We love collaborations! So when Susie Wilson of Happier Home reached out to us and wanted to share some tips and tricks for eco friendly living, we were happy to oblige! We hope you enjoy!Green Living: Five Ways to Make Your Home More Eco-Friendly, By Susie WilsonA lot has changed in the way we perceive and treat our environment. More and more people are beginning to open their eyes to how much of an impact our daily lives can have on the sky, land and sea that we depend on. Today, we are taught how we each have our own ecological-footprint, and the best way to make a positive difference on the environment is by reducing our own footprint as much as possible.As homeowners, there are many ways we can reduce our ecological-footprint and help preserve our environment that we rely so heavily on. What a lot of homeowners are realizing is that even small changes can have a huge positive impact for our environment. Here are five ways you can make your home more eco-friendly.Make Your Home More Energy EfficientA huge part of being more environmentally conscious, is simply being more efficient in the ways we use energy at home. Most homes are connected to the electrical grid and have running water. The more energy and water we draw from the grid has a bigger impact on the environment, but also costs us more. This creates a direct correlation between saving the environment and saving money. By making sure our home is properly insulated and that our toilets and faucets aren’t leaking we can not only spare the environment, but also save some money on our utility bills.Switch to LED LightingIn recent years, many households have increased their efficiency simply by switching the bulbs in their lighting fixtures. Thanks to advancements in LED and CFL technology, we now have lights that are twice as bright, last twice as long, and draw about half the energy as traditional bulbs. This has drastically cut into the amount of energy a household draws from its local power plant, meaning a significantly less impact on the environment.Go PaperlessMost people understand that paper comes from trees, but trees also play a more pivotal role in our environment. Trees take in carbon dioxide and produce oxygen, which is integral not only for the air we breathe, but also ridding the atmosphere of chemicals that trap heat and contribute to global warming. A great way to save trees and reduce our ecological-footprint is by using less paper in our daily lives. We can do this by going paperless in our mail, as well as relying more on reusable writing surfaces such as chalk or whiteboards.Ditch Plastic BottlesEach year, billions of plastic bottles find their way in to landfills all across the world. It can take years for these bottles to decompose and what’s left is harmful trash that makes its way into our streams and oceans. The straightforward answer to this ecological conundrum is to ditch plastic bottles all together. Safe, reusable drinking containers can make a huge difference in your ecological footprint, and if you really want to take it to the next level, collect and store your own drinkable rainwater with a rain barrel.CompostWhenever we produce waste, our initial impulse is to get rid of it as soon as possible. To be more ecologically friendly, we need to start thinking of better ways we can use our waste. A solution that many eco-friendly homeowners use is composting. Compositing is when you take waste and other biological dead matter, and save it until it begins to decompose. After this process begins to take place, you can then repurpose your waste as organic material to use as soil for your plants and gardens.These are just a few ways that you can make a difference. As members of the planet Earth, it’s our moral duty to take care of the environment and make sure we use the Earth’s resources responsibly. Whenever looking into your current home, or even when looking into buying a new home, consider how you can make a decision that not only benefits you, but for the environment as well.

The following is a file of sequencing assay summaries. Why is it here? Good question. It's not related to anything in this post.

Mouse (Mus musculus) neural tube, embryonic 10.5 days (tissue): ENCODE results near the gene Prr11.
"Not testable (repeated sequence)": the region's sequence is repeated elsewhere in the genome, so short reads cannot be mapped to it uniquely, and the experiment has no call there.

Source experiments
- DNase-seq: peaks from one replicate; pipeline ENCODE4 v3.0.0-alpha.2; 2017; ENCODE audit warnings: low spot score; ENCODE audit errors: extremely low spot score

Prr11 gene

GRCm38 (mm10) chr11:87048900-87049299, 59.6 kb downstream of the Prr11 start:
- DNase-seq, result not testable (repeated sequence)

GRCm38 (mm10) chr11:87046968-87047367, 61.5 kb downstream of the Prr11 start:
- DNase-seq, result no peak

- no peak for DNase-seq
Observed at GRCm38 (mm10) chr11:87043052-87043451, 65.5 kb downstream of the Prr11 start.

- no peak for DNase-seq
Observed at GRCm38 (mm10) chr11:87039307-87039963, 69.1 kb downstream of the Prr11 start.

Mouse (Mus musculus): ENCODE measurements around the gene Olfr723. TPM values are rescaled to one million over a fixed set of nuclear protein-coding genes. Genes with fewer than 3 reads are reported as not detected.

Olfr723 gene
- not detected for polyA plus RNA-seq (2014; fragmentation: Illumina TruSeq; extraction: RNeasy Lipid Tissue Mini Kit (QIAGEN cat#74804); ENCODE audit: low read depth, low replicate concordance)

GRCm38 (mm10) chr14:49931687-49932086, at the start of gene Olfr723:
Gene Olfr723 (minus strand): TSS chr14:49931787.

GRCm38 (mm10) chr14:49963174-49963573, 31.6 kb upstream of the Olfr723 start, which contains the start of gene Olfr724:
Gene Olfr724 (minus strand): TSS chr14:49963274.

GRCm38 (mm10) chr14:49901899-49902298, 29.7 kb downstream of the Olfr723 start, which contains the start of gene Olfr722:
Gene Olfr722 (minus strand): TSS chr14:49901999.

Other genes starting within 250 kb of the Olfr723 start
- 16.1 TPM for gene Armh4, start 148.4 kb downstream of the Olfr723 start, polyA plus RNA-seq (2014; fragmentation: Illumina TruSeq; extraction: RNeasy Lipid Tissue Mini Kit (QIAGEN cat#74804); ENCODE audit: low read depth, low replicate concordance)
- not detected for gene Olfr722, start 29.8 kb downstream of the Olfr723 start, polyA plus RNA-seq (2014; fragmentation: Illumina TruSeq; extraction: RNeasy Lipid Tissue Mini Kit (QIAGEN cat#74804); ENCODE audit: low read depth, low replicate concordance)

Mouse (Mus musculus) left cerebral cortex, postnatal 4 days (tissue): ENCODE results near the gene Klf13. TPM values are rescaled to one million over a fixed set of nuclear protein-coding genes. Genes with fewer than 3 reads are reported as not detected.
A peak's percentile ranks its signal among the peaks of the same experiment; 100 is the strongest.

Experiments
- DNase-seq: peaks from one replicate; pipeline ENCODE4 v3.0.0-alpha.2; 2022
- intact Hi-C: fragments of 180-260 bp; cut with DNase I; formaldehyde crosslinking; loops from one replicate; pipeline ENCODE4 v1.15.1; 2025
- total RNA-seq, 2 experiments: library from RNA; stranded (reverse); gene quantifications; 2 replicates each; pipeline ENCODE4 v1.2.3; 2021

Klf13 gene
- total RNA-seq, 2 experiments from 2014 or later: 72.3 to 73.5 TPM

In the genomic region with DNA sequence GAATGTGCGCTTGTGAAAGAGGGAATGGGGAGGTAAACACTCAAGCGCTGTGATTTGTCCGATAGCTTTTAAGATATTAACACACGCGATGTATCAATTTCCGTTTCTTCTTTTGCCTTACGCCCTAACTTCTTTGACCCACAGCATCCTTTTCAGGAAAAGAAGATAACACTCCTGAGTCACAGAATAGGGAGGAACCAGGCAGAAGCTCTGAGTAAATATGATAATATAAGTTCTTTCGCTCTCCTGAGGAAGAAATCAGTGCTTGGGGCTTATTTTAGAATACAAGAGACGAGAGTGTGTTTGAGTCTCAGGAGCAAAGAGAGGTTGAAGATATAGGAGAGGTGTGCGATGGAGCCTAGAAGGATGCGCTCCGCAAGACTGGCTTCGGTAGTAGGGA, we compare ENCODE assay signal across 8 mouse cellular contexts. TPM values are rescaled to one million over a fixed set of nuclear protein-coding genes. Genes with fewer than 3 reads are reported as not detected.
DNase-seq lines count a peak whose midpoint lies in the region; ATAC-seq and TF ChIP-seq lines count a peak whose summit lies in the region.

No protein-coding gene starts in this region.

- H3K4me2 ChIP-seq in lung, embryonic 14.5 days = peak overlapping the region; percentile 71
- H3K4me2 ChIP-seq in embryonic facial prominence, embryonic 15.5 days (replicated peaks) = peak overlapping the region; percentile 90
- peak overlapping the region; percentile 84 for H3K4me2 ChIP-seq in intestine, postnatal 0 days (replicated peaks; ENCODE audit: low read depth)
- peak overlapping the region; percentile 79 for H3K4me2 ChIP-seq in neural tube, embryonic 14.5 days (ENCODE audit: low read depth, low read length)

On Monday 4/23/18 Maine will have adopted a new building code, moving from 2009, which is nearly 10 years old, to 2015. It's not the newest code, but it's a step up. However, they have decided to keep the 2009 IECC (Energy Code) and I just don't understand it. In a part of the country that still uses fuel oil to heat their homes, why aren't we trying to improve the efficiency of our structures?I should say it doesn't really apply to us. We are trying to build zero energy ready homes, which leave the energy code far behind. Where code walls are R-21 ours are pushing R-40. Where code ceilings are R-49 we are asking for R-60 plus. But most importantly, we are aiming for between 1-2 air changes per house. In 2009 compliance is 7 air changes per hour. In 2012 it's 5 air changes per hour. In 2015 it's 3 air changes per hour. So not keeping up with the energy code is going to make it hard for builders to make the jump from 7 to 3 or below. Now mind you, not all builders. I'm working with several that aren't having any issues meeting 1-2 ACH and a few that are meeting passive house standards. Reducing air infiltration is the simple most cost effective thing you can do in a new home, maybe aside from facing it the right direction which costs nothing!So why isn't everyone getting on board? Well, I don't say this lightly, it's because it's work. It takes time and attention to every single detail from the right tapes and sealants to the way your components go together. Your house is a system of directly and indirectly related parts. And it's labor intensive, time consuming, and really easy to screw up. I had an installer tell me a horror story about one area in a super tight house not being sealed, all the moisture migrated to this cold location, and it rained indoors. It's also possible to trap moisture in your wall system where you can't see it and you don't know that it's causing a problem. Does this mean that we shouldn't pursue tighter building? Should we just keep building the same drafty houses with fiberglass that we have always built because it's safe? No, definitely not!Building science is something that can be taught. It's something every builder should learn and keep up with. It's something every trade should understand. It's usually the things you can't see in your home that add the most value. I once met a woman who built a beautiful million dollar home that was so cold and drafty to live in that they sold it and started all over again with an energy efficient design. They were disgruntled by having spent so much to then have a home they felt they couldn't live in. I also did a home replacement project last year with a community action agency in Maine. The house was built by a contractor and a handful of high school students. This winter that couple moved from using many chords of wood to stay warm, to one heat pump mini split head. Even in the 20 below weather, the heat pump only went down once. They turned it off for 10 minutes, and never had another issue again.So no, we don't think we should keep building the same old way. And sure, architecture is a jigsaw puzzle and we don't always get it right. But we feel strongly that we are moving in the right direction. So if you have the opportunity to build a home, spend a little time doing some research first on what it will cost you to live in it, the technologies and resources that are available, and hire a professional to help you get the most for your money. Not just the money your spending now, but the money you'll spend over the next 30 years.